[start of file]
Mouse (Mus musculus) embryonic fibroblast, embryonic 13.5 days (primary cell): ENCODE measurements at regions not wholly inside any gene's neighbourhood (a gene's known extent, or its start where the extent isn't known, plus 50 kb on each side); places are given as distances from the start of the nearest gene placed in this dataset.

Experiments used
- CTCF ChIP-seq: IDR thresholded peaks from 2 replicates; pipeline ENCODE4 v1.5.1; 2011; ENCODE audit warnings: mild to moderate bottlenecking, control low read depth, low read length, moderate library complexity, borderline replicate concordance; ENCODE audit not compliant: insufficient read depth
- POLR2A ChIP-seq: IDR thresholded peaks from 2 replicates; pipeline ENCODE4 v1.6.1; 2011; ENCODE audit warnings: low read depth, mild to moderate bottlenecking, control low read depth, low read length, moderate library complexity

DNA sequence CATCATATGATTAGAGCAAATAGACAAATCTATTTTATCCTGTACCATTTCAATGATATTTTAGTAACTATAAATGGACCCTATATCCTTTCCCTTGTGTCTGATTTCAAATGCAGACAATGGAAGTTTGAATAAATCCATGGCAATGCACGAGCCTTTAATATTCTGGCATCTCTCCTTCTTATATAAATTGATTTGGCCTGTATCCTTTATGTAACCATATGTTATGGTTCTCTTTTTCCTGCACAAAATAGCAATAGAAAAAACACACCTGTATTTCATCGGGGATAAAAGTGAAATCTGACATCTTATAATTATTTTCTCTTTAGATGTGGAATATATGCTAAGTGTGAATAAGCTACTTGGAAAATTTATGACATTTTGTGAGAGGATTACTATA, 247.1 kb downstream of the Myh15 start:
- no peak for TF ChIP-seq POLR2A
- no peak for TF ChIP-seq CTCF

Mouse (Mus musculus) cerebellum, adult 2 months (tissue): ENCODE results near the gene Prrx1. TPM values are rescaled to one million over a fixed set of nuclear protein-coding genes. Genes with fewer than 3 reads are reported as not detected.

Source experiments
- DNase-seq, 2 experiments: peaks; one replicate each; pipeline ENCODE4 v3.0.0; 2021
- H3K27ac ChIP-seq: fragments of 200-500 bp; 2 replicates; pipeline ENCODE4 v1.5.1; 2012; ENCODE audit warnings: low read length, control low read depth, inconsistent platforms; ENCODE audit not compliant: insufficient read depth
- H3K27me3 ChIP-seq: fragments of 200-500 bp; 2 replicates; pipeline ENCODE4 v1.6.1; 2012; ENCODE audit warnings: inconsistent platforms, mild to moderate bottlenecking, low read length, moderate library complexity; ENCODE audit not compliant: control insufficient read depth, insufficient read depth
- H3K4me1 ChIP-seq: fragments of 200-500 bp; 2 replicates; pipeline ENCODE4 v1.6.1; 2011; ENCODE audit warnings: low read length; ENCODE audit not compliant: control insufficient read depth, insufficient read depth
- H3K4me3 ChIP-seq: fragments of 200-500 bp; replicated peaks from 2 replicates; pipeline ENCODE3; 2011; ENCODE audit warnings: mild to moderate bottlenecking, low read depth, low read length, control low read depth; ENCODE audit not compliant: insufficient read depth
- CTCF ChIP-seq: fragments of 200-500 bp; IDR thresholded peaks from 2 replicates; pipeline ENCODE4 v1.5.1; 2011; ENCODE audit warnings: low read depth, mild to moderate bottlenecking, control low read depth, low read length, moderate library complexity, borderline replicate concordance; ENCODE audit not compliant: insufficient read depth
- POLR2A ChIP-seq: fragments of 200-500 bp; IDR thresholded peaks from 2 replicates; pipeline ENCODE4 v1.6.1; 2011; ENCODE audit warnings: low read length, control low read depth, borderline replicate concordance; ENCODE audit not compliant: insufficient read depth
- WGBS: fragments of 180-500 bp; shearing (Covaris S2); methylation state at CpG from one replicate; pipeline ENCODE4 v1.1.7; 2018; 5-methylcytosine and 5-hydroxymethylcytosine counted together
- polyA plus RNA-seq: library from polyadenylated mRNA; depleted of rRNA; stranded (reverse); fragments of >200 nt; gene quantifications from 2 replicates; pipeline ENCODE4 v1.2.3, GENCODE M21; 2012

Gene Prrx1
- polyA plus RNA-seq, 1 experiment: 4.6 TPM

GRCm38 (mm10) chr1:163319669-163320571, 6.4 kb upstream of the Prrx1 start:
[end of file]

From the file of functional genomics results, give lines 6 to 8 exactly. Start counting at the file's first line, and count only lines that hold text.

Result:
- no peak for TF ChIP-seq POLR2A
- no peak for TF ChIP-seq CTCF

Mouse (Mus musculus) cerebellum, adult 2 months (tissue): ENCODE results near the gene Prrx1. TPM values are rescaled to one million over a fixed set of nuclear protein-coding genes. Genes with fewer than 3 reads are reported as not detected.